Third, we recommend accommodating for provider wellness in any way possible. Many proposed reforms share an inherent reduction of physicians’ financial security. The same seems true for autonomy. Yet, there are payment design formulas that respect autonomy of care, while simultaneously encouraging appropriateness of care whenever possible [33]. Respect for professional values also depends on how, and by whom, a care payment format is specifically designed [34,35].

Finally, we recommend customizing care payment reform based on contextual values, according to the geographical area, which should be examined further in future research.


To ensure the support of stakeholders, future care payment reform should actively incent effectiveness and patient safety, both in terms of inducing improvement and avoiding harm. Payment system design should increase provider wellness in other ways than offering financial security. As the DCE showed, if policy makers pay sufficient and convincing attention to intended and unintended consequences on the full pallet of healthcare objectives, physicians and healthcare executives may positively trade off part of their financial security. Their end point, however, depends on the health system in which they operate. Priorities should be further customized according to the local context of care. Future research should examine whether our findings can be confirmed at the level of individual countries, using a probability sample. Furthermore, also the perspective of patients and the general public as a whole should be included in future DCEs, since objectives of care relate to the general priorities that citizens hold for their health system.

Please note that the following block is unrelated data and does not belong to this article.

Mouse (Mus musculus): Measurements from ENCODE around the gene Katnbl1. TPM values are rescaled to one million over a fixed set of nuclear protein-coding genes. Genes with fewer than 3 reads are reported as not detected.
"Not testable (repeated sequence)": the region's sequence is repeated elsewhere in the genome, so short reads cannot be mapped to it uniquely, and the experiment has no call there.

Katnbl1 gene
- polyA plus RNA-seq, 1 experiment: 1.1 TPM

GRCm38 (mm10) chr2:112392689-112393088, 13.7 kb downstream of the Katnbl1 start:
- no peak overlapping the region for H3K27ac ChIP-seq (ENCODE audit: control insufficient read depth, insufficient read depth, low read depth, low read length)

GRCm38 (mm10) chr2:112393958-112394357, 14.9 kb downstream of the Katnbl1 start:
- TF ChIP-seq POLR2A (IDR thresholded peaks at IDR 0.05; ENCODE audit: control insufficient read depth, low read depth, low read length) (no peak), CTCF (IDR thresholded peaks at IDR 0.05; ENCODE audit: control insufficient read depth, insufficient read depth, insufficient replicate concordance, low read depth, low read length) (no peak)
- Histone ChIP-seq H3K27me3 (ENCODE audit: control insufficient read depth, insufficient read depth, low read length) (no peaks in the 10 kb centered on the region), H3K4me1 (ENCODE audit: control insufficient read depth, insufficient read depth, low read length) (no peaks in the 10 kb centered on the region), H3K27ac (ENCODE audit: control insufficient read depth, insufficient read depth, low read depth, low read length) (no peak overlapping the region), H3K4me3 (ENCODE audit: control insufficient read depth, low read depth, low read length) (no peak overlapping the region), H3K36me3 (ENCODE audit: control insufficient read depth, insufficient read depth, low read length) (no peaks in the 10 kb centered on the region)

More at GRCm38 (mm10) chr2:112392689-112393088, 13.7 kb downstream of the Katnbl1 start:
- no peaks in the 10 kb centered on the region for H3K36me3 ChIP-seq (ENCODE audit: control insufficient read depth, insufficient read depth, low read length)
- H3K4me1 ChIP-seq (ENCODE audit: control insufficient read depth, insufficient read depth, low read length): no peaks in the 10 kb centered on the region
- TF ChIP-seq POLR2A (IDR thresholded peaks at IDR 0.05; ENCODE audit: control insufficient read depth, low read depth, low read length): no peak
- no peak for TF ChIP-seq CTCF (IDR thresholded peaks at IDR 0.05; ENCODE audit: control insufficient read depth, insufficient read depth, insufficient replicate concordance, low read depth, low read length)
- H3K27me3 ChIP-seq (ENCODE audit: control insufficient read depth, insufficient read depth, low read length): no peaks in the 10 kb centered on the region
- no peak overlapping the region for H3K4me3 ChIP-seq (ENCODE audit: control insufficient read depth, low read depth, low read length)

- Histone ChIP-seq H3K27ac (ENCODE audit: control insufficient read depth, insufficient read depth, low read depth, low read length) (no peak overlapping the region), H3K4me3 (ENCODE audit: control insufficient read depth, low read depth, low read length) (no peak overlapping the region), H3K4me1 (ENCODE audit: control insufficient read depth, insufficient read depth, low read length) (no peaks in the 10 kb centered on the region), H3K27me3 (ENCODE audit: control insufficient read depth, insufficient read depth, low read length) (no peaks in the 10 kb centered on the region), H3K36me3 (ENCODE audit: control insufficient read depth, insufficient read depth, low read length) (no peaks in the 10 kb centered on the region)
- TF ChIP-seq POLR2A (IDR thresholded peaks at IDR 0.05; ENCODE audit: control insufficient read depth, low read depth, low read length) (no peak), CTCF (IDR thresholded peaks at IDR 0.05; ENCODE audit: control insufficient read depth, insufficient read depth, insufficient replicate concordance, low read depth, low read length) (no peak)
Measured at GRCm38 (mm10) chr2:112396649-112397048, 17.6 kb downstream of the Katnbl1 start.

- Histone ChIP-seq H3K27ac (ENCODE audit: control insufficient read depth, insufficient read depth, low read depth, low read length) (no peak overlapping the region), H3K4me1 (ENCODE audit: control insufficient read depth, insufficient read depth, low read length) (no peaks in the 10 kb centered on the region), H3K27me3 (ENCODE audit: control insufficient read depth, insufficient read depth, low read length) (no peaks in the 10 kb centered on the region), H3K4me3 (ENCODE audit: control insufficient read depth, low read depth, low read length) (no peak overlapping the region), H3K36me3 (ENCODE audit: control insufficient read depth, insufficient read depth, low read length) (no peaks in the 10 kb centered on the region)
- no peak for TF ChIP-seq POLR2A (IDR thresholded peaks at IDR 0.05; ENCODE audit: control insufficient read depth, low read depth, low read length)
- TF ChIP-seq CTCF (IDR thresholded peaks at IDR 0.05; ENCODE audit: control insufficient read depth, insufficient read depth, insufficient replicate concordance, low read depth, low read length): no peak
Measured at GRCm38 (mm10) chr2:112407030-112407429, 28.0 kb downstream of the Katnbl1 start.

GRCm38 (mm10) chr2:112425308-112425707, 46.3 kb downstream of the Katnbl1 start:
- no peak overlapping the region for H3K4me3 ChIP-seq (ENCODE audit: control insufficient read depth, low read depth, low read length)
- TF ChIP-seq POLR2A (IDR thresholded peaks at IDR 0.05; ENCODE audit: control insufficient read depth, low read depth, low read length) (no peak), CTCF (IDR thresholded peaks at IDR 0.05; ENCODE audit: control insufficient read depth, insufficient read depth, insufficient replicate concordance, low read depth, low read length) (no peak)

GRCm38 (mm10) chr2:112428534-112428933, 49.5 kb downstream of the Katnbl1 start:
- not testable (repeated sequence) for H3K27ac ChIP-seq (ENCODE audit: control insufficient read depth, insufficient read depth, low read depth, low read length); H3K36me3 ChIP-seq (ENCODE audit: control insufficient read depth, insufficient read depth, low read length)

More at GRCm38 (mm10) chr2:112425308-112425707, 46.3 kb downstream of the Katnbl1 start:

Roselinde Kessels kindly acknowledges the Research Foundation Flanders (FWO) for her postdoctoral research grant. The authors would like to thank the journal reviewers for their thought-provoking questions and comments which have significantly improved the paper. They are also grateful to José Braspenning, Martin Roland, Joachim Szecsenyi, Peter Goos and Martina Vandebroek for the support of the initial conception of the study and Mark Ashworth, Reinhard Busse, Alyna Chien, Douglas Conrad, Thomas Custers, François de Brantes, Anne Frølich, Harold Luft, Mark Rosenthal, Allan Scott, Barbara Starfield, and Nicholas Steel for gatekeeper access and participant invitation support. The authors are much indebted to the 48 international societies, including their members in the study, and everyone who distributed the study invitation further. Finally, we thank the anonymous respondents who completed the survey.

Authors’ Affiliations

Faculty of Applied Economics, Department of Economics & StatUa Center for Statistics, University of Antwerp, Prinsstraat 13, B-2000 Antwerpen, Belgium
Department of Public Health and Primary Care, Catholic University of Leuven, Kapucijnenvoer 35, B-3000 Leuven, Belgium
Academic Medical Center, Women’s and Children’s Hospital, Center for Reproductive Medicine, University of Amsterdam, Meibergdreef 9, 1105 AZ Amsterdam, The Netherlands
Leuven University Fertility Center, Leuven University Hospitals, Herestraat 49, B-3000 Leuven, Belgium
Department of Public Health, I-CHER, Ghent University, De Pintelaan 185, B-9000 Ghent, Belgium